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Michigan Forecast Update: Romney’s Lead Looks More Tenuous

Since we ran the Michigan numbers early Monday morning, three new polls are out that make the state look more like a true toss-up and less like one that favors Mr. Romney.

Two of the surveys, from Mitchell Research and American Research Group, in fact give Rick Santorum a nominal lead in Michigan, by 2 and 1 percentage points respectively. The third, from Rasmussen Reports, gives Mr. Romney a 2-point advantage.

We also added a hard-to-track down survey from Baydoun Consulting, which gave Mr. Romney an 8-point advantage. However, it is less recent than the others, having been conducted on Thursday night rather than over the weekend.

Among the five polls that were conducted over the weekend — including those that had been included with the previous update — three give Mr. Romney a small lead while two show an edge for Mr. Santorum.

Mr. Romney still has the advantage in the FiveThirtyEight forecast, but it is more tenuous than the one we released overnight. The model gives him a 64 percent chance of winning the state, down from 77 percent in the previous forecast.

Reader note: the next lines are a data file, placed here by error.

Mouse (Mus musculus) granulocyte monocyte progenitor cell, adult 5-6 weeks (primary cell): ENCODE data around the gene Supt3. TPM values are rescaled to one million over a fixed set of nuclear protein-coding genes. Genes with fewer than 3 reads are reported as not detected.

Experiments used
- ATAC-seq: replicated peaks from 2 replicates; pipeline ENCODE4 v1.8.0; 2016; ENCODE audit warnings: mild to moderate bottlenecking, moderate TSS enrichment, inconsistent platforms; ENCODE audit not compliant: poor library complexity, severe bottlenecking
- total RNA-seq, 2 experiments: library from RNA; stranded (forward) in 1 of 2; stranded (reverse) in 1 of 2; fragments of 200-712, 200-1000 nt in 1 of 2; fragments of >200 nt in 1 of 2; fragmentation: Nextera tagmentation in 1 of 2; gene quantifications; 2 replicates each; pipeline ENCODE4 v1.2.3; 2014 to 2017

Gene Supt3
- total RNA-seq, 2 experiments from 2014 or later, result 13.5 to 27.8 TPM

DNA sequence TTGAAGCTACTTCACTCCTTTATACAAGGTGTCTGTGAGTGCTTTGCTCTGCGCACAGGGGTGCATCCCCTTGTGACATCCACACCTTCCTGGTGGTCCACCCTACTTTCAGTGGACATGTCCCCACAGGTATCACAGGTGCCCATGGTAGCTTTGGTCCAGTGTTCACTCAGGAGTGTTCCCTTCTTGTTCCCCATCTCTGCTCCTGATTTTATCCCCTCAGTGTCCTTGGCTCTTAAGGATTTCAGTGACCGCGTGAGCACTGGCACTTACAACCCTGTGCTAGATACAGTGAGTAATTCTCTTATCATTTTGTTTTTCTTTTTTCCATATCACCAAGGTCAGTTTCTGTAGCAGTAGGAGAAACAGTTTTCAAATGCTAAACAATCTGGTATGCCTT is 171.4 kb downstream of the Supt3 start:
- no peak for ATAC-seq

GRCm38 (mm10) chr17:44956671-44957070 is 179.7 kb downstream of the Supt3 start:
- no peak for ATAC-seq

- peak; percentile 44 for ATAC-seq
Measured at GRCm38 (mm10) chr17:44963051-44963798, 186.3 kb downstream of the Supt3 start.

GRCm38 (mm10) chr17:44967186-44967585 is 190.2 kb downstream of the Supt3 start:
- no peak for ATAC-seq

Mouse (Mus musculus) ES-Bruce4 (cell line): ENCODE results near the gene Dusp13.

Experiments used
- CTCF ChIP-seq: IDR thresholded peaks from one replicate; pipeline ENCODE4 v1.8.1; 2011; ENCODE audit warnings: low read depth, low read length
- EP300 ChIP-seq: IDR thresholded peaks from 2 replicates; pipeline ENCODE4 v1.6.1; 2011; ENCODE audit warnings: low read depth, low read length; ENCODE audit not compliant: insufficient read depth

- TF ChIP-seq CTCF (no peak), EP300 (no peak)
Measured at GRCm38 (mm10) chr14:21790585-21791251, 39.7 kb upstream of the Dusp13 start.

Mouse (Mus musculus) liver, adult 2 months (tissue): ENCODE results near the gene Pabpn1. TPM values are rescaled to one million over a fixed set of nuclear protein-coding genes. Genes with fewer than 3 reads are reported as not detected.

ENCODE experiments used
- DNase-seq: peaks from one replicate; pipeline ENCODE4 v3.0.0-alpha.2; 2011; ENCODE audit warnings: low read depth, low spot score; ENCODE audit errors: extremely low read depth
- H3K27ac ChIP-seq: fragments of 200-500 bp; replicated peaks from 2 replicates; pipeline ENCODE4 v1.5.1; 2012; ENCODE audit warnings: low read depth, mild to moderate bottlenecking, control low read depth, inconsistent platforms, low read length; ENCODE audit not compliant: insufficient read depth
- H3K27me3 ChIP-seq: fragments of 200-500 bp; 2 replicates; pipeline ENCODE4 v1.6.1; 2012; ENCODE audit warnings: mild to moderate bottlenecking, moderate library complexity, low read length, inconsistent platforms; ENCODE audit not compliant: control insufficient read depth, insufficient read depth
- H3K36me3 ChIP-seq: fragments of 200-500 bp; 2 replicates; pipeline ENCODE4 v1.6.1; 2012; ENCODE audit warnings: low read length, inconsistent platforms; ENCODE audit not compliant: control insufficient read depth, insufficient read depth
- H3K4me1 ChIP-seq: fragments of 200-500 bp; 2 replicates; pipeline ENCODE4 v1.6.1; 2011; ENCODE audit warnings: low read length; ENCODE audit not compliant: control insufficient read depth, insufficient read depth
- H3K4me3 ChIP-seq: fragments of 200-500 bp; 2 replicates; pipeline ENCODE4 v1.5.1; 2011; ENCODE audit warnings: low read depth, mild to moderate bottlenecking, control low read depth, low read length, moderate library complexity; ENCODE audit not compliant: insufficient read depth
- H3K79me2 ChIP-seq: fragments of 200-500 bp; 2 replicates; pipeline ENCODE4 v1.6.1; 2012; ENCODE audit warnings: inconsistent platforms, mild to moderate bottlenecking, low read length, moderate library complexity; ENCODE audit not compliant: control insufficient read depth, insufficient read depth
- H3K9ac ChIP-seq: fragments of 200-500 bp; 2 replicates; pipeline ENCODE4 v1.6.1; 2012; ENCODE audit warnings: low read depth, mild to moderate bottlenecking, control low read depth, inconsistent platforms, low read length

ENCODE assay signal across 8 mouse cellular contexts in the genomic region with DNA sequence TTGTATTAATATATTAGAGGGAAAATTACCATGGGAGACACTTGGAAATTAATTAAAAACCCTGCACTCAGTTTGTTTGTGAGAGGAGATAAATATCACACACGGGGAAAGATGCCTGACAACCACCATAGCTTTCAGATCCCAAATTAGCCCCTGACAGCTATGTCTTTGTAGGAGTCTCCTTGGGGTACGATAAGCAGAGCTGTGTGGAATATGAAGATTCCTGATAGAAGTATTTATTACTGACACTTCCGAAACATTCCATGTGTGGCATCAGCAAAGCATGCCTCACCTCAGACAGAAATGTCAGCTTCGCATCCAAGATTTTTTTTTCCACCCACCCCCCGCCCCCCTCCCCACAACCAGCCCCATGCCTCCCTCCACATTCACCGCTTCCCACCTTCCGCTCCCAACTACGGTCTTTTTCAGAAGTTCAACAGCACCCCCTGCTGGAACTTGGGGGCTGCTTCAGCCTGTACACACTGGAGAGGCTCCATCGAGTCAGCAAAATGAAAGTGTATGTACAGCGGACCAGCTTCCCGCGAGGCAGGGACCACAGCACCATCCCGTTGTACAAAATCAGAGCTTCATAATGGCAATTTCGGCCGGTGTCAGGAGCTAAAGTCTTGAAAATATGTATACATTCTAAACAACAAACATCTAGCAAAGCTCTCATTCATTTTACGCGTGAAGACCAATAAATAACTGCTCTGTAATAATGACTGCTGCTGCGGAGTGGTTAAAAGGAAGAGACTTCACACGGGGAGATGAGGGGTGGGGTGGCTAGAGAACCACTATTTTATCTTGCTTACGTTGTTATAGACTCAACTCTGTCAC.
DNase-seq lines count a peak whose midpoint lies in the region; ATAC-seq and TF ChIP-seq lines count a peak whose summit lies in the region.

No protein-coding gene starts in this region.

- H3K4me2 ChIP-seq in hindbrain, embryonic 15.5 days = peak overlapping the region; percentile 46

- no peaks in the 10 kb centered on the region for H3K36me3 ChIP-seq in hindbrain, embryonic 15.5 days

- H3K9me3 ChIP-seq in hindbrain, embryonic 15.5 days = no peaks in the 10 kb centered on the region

What’s less clear is whether there’s actually been a tick of momentum back toward Mr. Santorum. The Rasmussen Reports and Mitchell Research polls did show Mr. Santorum’s position improving slightly from surveys they had conducted on Thursday night, and there were hints in those polls that some of Mr. Santorum’s conservative base voters may be returning to him after flirting with Mr. Romney.

But the broader trend has been toward Mr. Romney, both in Michigan and in polls of other states like Arizona. Our model, which has a statistical technique to calculate momentum, considers it something of a draw and does not give much of a bonus to either candidate based upon it.

At least one polling firm, Public Policy Polling, will be in the field again on Monday night. It may also be worth watching to see whether the campaigns are raising or hedging expectations, which sometimes reveals their confidence about what they are seeing on the ground and in their internal polls.

Nate Silver is the founder and editor in chief of FiveThirtyEight.